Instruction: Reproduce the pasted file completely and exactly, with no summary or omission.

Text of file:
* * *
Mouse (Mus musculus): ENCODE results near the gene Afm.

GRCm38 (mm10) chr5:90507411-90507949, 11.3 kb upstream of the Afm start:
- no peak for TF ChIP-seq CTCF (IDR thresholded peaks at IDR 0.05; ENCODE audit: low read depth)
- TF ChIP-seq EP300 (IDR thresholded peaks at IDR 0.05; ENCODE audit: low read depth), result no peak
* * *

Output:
Mouse (Mus musculus): ENCODE results near the gene Afm.

GRCm38 (mm10) chr5:90507411-90507949, 11.3 kb upstream of the Afm start:
- no peak for TF ChIP-seq CTCF (IDR thresholded peaks at IDR 0.05; ENCODE audit: low read depth)
- TF ChIP-seq EP300 (IDR thresholded peaks at IDR 0.05; ENCODE audit: low read depth), result no peak